We hope you had a rejuvenating weekend. This newsletter is dense with links, so to keep it not-so long-winded, let’s get to the links right off the bat.
Here are our favourite “bric- a-brac” off the interwebz this week:
To read: A sharp, searing essay on fat-phobia, dating as a fat girl and the enduring, eviscerating culture that de-humanises bigger bodies. As women who are constantly on the losing side of the eternal and proverbial battle against the bulge, this one hit close to bone.
“Desire for a body like mine meant my partners were irrational, stupid, or resigned to settling for less than they wanted. In the years since my first breakup, I had struggled to accept interest where I found it. No matter how a potential partner looked, no matter how enthusiastic they were, I couldn’t trust their attraction. I shrank from their touch, recoiling from their hands like hot iron, believing their interest to be impossible or pathological. Any intimacy required vulnerability, and vulnerability inevitably led back to humiliation.”
An in-depth article on the important of sound design in film. Fascinating and filled with lovely surprises. “Despite Lievsay’s influence, you have probably never heard of him, and this is no surprise: Lievsay and his team are only a few members of the legions of people involved in film production, who go about their painstaking, essential work far from the public eye. Lievsay is not a household name, but he is famous among people who are. His expertise, fittingly, is what can’t be seen – sound, yes, but also everything else that sound is to the human mind: the way we orient ourselves in relation to spaces, to time, to each other; the way we communicate when language fails; the way our ears know, precognitively, when the dark room has someone lurking in it or when a stranger will be kind. He orchestrates the levels of human perception that most people either fail to examine or lack the ability to notice at all. His job is to make you feel things without ever knowing he was there.”
To create joy: Scientists are learning that our feelings aren’t hard-wired — emotions are created by our brains in response to what we’re experiencing now and what we’ve felt in the past. Small doses of daily delight can shift our focus away from our worries and give more opportunity for joy to arise. If you know that your brain uses your past in order to make sense of and create the present, then you can practice cultivating positive emotions today so that your brain can automatically use that knowledge when it's making emotions tomorrow. So NPR has gathered some ideas to help you tap into positive emotions, online and offline. Enjoy them in the app, but most of all, get out in the world and try them.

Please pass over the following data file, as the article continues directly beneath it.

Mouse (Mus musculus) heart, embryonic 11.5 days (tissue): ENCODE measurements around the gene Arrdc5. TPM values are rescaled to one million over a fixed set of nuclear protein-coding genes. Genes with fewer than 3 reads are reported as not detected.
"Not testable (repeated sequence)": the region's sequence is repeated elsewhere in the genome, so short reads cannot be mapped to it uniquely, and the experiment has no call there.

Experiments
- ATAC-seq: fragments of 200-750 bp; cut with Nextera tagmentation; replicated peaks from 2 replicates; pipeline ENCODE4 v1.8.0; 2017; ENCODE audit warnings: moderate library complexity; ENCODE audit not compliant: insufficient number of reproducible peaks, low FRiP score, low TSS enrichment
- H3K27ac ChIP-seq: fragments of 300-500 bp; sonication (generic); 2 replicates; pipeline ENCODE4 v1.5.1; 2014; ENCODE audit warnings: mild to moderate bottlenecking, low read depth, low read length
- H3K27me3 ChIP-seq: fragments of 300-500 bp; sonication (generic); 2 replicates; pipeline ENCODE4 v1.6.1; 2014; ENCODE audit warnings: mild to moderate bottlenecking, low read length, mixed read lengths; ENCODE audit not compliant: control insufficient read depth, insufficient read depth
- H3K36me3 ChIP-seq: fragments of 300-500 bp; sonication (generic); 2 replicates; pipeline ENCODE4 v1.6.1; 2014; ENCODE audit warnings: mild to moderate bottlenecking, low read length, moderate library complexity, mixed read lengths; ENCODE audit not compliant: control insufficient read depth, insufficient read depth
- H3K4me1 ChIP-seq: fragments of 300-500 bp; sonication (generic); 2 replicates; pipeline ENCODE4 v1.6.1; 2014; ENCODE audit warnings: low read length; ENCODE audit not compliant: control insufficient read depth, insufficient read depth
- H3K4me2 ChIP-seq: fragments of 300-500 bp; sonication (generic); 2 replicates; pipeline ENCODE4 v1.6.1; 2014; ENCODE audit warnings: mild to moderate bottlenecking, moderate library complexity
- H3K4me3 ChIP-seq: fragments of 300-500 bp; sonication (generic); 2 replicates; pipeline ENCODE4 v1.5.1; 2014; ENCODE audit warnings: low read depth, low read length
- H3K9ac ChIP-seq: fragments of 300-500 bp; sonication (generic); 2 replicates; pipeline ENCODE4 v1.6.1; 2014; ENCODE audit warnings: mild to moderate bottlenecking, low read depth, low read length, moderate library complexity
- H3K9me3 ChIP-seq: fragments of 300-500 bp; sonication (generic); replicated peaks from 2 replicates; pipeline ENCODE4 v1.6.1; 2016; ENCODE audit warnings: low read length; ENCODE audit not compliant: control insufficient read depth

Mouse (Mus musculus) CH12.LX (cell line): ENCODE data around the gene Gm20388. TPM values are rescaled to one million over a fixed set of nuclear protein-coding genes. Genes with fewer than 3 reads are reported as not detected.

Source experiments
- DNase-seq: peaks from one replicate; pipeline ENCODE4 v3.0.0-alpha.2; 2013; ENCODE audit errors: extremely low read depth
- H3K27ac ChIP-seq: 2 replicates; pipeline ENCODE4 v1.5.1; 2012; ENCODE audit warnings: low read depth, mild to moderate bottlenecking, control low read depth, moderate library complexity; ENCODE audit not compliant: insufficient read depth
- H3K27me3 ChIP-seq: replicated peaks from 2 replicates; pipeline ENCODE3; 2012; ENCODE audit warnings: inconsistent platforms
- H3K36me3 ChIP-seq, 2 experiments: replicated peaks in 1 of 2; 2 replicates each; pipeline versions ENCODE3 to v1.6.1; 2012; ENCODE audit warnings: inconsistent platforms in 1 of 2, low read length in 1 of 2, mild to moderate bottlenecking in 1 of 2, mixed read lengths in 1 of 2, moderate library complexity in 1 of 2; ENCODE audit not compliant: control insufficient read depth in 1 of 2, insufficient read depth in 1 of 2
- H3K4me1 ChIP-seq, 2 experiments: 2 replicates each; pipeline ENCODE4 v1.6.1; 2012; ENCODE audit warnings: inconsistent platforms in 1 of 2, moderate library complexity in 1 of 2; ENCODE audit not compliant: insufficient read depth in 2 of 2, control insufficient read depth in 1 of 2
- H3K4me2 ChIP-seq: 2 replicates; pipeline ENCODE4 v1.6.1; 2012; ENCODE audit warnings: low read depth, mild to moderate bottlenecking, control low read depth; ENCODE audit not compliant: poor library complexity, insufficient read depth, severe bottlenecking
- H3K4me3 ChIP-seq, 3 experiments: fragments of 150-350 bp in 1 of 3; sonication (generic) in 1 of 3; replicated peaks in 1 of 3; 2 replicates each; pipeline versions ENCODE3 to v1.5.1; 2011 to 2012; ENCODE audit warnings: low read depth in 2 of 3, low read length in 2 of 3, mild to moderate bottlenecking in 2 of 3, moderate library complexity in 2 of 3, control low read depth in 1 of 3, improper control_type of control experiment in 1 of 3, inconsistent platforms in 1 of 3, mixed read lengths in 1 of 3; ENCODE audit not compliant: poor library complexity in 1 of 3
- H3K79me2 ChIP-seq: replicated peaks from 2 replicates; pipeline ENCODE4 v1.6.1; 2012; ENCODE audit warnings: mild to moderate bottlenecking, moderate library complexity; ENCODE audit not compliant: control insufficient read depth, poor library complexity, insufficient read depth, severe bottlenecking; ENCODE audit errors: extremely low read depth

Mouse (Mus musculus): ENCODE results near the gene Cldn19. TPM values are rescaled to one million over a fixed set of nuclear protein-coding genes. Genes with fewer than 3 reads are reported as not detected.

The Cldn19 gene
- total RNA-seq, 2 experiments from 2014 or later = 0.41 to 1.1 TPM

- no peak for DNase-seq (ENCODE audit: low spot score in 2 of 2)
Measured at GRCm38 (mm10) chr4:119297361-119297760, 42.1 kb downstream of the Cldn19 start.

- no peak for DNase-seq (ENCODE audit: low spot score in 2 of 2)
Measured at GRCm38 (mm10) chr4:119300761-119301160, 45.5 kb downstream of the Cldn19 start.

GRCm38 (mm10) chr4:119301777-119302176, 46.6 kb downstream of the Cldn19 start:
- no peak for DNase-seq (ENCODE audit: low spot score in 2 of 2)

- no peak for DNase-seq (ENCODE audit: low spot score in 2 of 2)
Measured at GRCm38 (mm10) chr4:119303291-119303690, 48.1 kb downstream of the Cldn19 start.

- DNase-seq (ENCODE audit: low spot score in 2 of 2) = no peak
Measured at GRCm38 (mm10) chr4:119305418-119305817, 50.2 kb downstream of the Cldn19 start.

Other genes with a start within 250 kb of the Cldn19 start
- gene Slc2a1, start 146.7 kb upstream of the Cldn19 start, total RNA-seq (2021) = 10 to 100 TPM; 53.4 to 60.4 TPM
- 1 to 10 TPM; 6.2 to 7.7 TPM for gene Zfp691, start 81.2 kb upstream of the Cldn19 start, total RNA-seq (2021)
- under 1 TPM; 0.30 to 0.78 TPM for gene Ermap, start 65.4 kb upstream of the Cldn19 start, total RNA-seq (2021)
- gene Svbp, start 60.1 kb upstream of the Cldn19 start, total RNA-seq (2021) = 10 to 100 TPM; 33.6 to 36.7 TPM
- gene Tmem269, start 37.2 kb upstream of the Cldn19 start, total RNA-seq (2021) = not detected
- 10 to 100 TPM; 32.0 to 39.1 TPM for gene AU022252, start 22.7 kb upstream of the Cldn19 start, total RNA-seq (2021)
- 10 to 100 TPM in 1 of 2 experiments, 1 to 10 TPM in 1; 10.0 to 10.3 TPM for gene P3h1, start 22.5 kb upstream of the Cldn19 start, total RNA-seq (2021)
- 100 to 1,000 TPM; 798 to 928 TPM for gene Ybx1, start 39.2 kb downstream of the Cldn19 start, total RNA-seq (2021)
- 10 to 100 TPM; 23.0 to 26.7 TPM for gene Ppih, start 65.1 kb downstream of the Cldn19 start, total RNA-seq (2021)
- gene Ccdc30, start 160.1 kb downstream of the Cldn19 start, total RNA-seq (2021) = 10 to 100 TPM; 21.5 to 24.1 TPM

To joy scroll: Andrea Love is an independent animator and director, a life long lover of movies, She specializes in stop motion with needle felted wool, and her series of stop motion shorts on instagram are an absolute delight. Their latest one is Lemonade; where the attention to detail, craftsmanship and utter adorability is just “chef’s kiss”.
A thread on twitter prompted by the question “ Gimme one of your favorite shots in a movie from 2010–2020.” Scroll through for a series of beautiful imagery, ranging from Portrait of a Girl on Fire to Blade Runner.
To learn: We love this channel for its captivating stories about how our world came to be through the lens of invention and technology. We recently watched, The Struggle of the Original iPhone - The Untold Story. Today it's just so easy to forget how much of a revolution the original iPhone was. In a world where tech reviews complain about bezels and small details in the new iPhone 12, it's important to look back and see where it all came from. From the pain and sacrifice,employees pushed them to the brink of insanity, to a revolutionary product.
To listen/watch: Although this song was released by the Goldspot frontman, Siddharth Khosla 7 years ago, we thought it was poignant for the times we live in now - separated across oceans for vast periods of time due to the pandemic and vaccine bureaucracy. When Sidharth was a child, his parents were eking out a living in the USA and he was in Delhi with his grandparents in the late 70s; where the only form of connection to his mother was through recorded tape cassettes that she would mail to him. It’s a song about sacrifice, longing, forgiveness and the bonds of love the sustain us.
“If I mistook
The sun for a mango,
I'd fly up there and reach for it too.
It's the story of something older,
And bigger than me and you.
And you told it
In a letter,
In the form of an evergreen cassette.
And I played it,
In the morning,
Till after the sun would set.”